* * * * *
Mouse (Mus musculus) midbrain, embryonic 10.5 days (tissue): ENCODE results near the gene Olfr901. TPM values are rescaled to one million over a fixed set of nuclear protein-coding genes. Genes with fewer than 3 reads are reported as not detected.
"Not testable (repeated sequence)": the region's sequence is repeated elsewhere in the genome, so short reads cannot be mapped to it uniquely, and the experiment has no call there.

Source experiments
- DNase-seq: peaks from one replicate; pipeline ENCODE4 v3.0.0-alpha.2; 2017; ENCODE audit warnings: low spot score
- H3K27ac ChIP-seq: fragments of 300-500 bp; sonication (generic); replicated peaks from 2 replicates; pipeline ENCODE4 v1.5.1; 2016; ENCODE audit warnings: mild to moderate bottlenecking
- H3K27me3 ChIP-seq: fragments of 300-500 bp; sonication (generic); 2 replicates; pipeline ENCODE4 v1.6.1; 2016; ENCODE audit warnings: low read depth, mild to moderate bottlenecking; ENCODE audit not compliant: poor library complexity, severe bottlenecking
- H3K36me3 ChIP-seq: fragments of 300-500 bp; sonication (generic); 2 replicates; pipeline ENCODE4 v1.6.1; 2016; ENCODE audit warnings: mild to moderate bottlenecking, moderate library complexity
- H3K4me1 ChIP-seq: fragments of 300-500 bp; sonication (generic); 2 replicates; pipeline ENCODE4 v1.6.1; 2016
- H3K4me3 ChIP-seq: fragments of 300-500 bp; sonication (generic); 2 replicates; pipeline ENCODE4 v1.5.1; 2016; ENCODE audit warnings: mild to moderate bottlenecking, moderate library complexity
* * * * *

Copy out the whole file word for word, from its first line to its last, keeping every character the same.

Mouse (Mus musculus) midbrain, embryonic 10.5 days (tissue): ENCODE results near the gene Olfr901. TPM values are rescaled to one million over a fixed set of nuclear protein-coding genes. Genes with fewer than 3 reads are reported as not detected.
"Not testable (repeated sequence)": the region's sequence is repeated elsewhere in the genome, so short reads cannot be mapped to it uniquely, and the experiment has no call there.

Source experiments
- DNase-seq: peaks from one replicate; pipeline ENCODE4 v3.0.0-alpha.2; 2017; ENCODE audit warnings: low spot score
- H3K27ac ChIP-seq: fragments of 300-500 bp; sonication (generic); replicated peaks from 2 replicates; pipeline ENCODE4 v1.5.1; 2016; ENCODE audit warnings: mild to moderate bottlenecking
- H3K27me3 ChIP-seq: fragments of 300-500 bp; sonication (generic); 2 replicates; pipeline ENCODE4 v1.6.1; 2016; ENCODE audit warnings: low read depth, mild to moderate bottlenecking; ENCODE audit not compliant: poor library complexity, severe bottlenecking
- H3K36me3 ChIP-seq: fragments of 300-500 bp; sonication (generic); 2 replicates; pipeline ENCODE4 v1.6.1; 2016; ENCODE audit warnings: mild to moderate bottlenecking, moderate library complexity
- H3K4me1 ChIP-seq: fragments of 300-500 bp; sonication (generic); 2 replicates; pipeline ENCODE4 v1.6.1; 2016
- H3K4me3 ChIP-seq: fragments of 300-500 bp; sonication (generic); 2 replicates; pipeline ENCODE4 v1.5.1; 2016; ENCODE audit warnings: mild to moderate bottlenecking, moderate library complexity